Prof. Vladimir Fomin [Institute for Integrative Nanosciences (IIN), Leibniz Institute for Solid State and Materials Research (IFW) Dresden] and his collaborators possess extensive experience in topology- and-geometry-driven effects in advanced micro- and nanoarchitectures. Advances in the high-tech fabrication methods have provided qualitatively novel curved micro- and nanoarchitectures of superconductors, e.g., nanostructured microtubes, helical microcoils and their arrays. Their superconducting properties as well as possible applications remain largely terra incognita. Rolling up a superconductor Nb nanomembrane into open tubes and helical microcoils allows for a new, highly correlated vortex dynamics regime that reveals a surprising (by a factor of 3) increase of a critical magnetic field for the beginning of vortex motion and a transition magnetic field between single- and many-vortex dynamic patterns in an open nanotube. Prof. Francesco Tafuri (Università di Napoli) and his group possess recognized expertise in Josephson effect, tunneling and phase-slip phenomena in unconventional, hybrid and nanostructured superconducting junctions, including behavior of Josephson junctions at high critical current densities, Josephson and charging effect in mesoscopic superconducting devices, statistics of localized phase slips in tunable width planar point contacts, flux-flow instabilities in nanowires.
Prof. Vladimir Fomin successfully performed his STSM at Università di Napoli “Federico II” from October 13 until October 20, 2018 by combining the complementary knowledge of the both groups in the ongoing exploration of phase-slip-related phenomena in advanced nanoachitectures as prototypes of hybrid devices for superconductor quantum technologies. Prof. Fomin gave an invited talk “Topology- and geometry-driven effects in superconductor rolled-up nanoarchitectures” at the Seminar of the Dipartimento di Fisica “E. Pancini”, Università di Napoli “Federico II” on October 17, 2018.
In the course of his STSM, Prof. Fomin conducted intensive discussions with Prof. Dr. F. Tafuri, members of his group Dr. D. Massarotti, Dr. G. Papari, Dr. D. Stornaiuolo, Ph.D. student A. Miano and collaborators of the Dipartimento di Fisica “E. Pancini” at Università di Napoli “Federico II” Prof. Dr. A. Tagliacozzo, Dr. G. Campagnano, Prof. Dr. V. Cataudella and Prof. Dr. G. De Filippis. The key issues of the interactions were: (i) properties of superconductor open microtubes at elevated transport currents, (ii) physical conditions of detection of flux-flow instabilities that have been observed in nanowires of different widths, showing sudden voltage switching jumps, (iii) methods of investigation of statistics of localized phase slips in planar point contacts of tunable width and (iv) fluxiod quantization phenomena in superconductor quantum rings with leads. Prof. Fomin presented the new theoretical findings on the properties of superconductor open microtubes, fabricated by self-organization roll-up high-tech at the IIN, IFW Dresden, at elevated transport currents in the regime close to the critical current densities, which allow for an efficient geometric control over the transport in superconductor nanoarchitectures. The related brainstorming was aimed at finding appropriate ways to extend the experimental and theoretical experience available in the group of Prof. Tafuri for Josephson junctions, superconductor nanowires and point contacts to the study of the superconducting states in the open superconductor nanostructured microtubes. Their application requires a dedicated measurement and analysis of current-voltage characteristics of the microtubular samples. The theoretical analysis of the topology-driven effects is needed for getting the further insight in non-equilibrium processes in superconductor nanowires.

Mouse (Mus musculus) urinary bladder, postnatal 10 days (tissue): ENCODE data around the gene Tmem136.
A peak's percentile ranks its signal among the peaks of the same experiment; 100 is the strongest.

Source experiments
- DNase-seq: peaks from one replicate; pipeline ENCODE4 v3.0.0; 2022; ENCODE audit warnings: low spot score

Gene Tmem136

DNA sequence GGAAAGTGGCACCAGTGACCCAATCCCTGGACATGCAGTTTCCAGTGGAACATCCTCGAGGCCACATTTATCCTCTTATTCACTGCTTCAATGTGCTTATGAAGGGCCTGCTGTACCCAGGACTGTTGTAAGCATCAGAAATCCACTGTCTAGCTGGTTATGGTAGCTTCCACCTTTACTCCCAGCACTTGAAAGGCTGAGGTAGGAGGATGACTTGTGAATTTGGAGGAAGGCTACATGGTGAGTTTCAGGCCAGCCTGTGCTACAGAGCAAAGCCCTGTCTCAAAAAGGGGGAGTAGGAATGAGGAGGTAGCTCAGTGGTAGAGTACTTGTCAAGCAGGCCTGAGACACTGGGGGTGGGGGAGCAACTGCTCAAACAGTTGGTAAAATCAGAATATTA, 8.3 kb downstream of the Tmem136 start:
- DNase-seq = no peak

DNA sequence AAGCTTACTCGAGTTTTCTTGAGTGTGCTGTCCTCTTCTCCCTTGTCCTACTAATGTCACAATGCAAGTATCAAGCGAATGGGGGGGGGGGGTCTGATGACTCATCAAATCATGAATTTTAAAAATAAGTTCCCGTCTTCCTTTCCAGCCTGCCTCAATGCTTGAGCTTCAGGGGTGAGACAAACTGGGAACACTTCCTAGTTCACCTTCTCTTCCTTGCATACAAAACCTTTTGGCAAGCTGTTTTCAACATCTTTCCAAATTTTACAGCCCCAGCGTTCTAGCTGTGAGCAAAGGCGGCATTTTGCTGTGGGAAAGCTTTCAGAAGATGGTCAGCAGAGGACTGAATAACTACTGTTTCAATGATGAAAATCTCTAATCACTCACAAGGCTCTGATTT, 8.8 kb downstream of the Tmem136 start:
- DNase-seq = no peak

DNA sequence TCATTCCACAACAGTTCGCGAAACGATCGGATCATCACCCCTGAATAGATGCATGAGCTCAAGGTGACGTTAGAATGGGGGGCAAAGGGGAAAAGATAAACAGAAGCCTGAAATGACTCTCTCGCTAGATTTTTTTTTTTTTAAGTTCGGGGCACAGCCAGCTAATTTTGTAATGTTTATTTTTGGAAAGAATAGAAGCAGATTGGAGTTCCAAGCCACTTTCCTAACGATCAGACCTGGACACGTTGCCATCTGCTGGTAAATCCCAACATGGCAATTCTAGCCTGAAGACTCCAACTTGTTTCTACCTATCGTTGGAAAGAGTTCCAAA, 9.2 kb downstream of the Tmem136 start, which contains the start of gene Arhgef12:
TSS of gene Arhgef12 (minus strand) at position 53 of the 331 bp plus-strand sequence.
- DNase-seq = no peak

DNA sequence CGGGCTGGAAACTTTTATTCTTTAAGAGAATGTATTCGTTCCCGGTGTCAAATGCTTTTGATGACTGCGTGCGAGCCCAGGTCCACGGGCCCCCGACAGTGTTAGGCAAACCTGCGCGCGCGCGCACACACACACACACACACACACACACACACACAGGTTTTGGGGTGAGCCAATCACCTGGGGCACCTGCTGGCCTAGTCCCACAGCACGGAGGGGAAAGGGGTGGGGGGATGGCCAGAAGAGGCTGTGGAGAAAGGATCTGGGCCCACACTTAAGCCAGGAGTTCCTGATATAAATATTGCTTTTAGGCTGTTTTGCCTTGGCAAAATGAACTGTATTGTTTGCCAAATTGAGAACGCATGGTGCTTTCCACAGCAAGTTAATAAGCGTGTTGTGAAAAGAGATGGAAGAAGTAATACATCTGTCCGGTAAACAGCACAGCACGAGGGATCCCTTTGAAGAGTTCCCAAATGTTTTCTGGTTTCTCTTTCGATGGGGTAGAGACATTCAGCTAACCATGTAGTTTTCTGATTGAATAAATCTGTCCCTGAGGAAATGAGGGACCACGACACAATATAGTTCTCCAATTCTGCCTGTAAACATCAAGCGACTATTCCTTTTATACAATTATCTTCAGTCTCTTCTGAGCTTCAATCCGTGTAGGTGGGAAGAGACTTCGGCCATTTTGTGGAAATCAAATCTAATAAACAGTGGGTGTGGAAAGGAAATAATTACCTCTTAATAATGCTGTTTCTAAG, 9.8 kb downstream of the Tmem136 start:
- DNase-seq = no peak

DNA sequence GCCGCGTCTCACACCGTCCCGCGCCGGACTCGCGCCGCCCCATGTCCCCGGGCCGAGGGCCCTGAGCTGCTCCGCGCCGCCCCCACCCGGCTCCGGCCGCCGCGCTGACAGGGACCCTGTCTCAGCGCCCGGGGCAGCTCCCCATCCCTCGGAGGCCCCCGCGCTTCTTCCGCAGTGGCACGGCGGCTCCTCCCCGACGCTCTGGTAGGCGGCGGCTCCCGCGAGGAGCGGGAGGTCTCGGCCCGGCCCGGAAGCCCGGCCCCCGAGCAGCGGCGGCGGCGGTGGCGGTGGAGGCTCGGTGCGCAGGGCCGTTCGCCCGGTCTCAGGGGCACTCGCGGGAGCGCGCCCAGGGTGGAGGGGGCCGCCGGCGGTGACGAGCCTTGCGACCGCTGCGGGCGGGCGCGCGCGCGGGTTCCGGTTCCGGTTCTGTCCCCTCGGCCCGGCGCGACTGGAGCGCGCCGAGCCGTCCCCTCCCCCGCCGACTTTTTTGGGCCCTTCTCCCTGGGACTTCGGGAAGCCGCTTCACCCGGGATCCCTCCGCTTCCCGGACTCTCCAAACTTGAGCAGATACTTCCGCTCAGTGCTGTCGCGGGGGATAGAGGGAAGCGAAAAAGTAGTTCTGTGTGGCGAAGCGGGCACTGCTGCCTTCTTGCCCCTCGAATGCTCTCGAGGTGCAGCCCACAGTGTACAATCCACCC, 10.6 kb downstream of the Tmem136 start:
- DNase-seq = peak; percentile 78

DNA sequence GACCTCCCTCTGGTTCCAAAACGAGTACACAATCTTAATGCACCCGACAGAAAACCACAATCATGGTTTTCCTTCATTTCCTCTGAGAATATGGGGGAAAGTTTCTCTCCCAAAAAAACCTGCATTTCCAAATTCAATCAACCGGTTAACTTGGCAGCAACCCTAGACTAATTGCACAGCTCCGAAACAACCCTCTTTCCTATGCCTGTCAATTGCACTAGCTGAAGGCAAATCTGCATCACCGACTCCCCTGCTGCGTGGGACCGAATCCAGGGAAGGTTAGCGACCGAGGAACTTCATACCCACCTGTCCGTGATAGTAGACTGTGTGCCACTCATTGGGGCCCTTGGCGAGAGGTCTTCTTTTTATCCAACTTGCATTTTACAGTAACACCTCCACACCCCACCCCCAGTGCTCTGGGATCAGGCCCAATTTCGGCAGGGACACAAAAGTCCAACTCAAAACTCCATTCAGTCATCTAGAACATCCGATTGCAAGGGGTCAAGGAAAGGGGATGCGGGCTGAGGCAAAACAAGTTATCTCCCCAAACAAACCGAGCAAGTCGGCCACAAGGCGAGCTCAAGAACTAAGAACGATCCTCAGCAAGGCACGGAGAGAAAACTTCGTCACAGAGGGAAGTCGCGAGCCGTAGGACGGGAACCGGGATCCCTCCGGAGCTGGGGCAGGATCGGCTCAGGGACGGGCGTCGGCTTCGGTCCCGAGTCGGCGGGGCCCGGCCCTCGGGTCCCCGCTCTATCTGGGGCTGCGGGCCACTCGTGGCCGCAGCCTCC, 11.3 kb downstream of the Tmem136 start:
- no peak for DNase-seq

As a result of the interactions during the present STSM of Prof. Fomin, a paper has been prepared and published: G. P. Papari and V. M. Fomin, Interplay between the quantum interference and current localization phenomena in superconductor non-ideal mesoscopic rings, Supercond. Sci. Technol. 32, 105008, 1-9 (2019). In this paper, a mean-field approach is proposed to describe the fluxoid dependence of magnetoresistance oscillations measured on two YBa2Cu3O7−x nanorings. The relation is unveiled between the quantum interference processes and current localization phenomena in superconductor nanorings, which are non-ideal because of the presence of stubs. The model, based on the change in supercurrent transmission due to fluxoid dynamics, provides a dependence of the measured differential voltage on the external magnetic field. In particular, the signature of the Little and Parks effect results from phase dynamics involving the transmission of probe currents crossing the ring, while magnetoresistance background is related to the screening currents dynamics driven by vortex nucleation. The model allows for tracing out the entire magnetoresistance, which is the result of the superposition of single vortex-like topological defects involving current localization. This approach provides a new conceptual frame to explain the Little and Parks effect that does not invoke the lowering of superconducting stiffness.